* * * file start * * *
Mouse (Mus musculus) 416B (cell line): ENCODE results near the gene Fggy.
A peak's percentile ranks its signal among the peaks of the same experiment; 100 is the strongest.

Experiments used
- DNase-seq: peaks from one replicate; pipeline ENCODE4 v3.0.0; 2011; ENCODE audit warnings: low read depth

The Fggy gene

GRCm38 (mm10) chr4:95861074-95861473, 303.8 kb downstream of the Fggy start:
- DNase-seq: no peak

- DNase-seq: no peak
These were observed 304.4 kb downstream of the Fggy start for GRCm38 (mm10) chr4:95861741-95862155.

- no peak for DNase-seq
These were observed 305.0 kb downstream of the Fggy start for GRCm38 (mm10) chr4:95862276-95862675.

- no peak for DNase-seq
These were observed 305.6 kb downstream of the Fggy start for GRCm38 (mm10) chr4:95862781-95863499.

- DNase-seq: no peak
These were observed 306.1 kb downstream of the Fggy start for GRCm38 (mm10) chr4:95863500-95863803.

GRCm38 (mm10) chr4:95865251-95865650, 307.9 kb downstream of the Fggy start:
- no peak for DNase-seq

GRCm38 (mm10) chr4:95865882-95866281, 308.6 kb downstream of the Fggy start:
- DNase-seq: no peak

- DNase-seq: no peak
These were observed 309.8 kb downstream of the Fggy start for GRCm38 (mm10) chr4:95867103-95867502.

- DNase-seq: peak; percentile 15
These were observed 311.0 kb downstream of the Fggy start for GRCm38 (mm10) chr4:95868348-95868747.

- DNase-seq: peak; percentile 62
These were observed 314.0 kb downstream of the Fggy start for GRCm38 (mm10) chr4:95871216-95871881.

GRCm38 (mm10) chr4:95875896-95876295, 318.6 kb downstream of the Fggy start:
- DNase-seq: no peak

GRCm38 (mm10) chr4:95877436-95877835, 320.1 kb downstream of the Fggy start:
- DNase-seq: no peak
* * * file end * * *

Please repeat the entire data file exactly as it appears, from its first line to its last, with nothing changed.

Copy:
Mouse (Mus musculus) 416B (cell line): ENCODE results near the gene Fggy.
A peak's percentile ranks its signal among the peaks of the same experiment; 100 is the strongest.

Experiments used
- DNase-seq: peaks from one replicate; pipeline ENCODE4 v3.0.0; 2011; ENCODE audit warnings: low read depth

The Fggy gene

GRCm38 (mm10) chr4:95861074-95861473, 303.8 kb downstream of the Fggy start:
- DNase-seq: no peak

- DNase-seq: no peak
These were observed 304.4 kb downstream of the Fggy start for GRCm38 (mm10) chr4:95861741-95862155.

- no peak for DNase-seq
These were observed 305.0 kb downstream of the Fggy start for GRCm38 (mm10) chr4:95862276-95862675.

- no peak for DNase-seq
These were observed 305.6 kb downstream of the Fggy start for GRCm38 (mm10) chr4:95862781-95863499.

- DNase-seq: no peak
These were observed 306.1 kb downstream of the Fggy start for GRCm38 (mm10) chr4:95863500-95863803.

GRCm38 (mm10) chr4:95865251-95865650, 307.9 kb downstream of the Fggy start:
- no peak for DNase-seq

GRCm38 (mm10) chr4:95865882-95866281, 308.6 kb downstream of the Fggy start:
- DNase-seq: no peak

- DNase-seq: no peak
These were observed 309.8 kb downstream of the Fggy start for GRCm38 (mm10) chr4:95867103-95867502.

- DNase-seq: peak; percentile 15
These were observed 311.0 kb downstream of the Fggy start for GRCm38 (mm10) chr4:95868348-95868747.

- DNase-seq: peak; percentile 62
These were observed 314.0 kb downstream of the Fggy start for GRCm38 (mm10) chr4:95871216-95871881.

GRCm38 (mm10) chr4:95875896-95876295, 318.6 kb downstream of the Fggy start:
- DNase-seq: no peak

GRCm38 (mm10) chr4:95877436-95877835, 320.1 kb downstream of the Fggy start:
- DNase-seq: no peak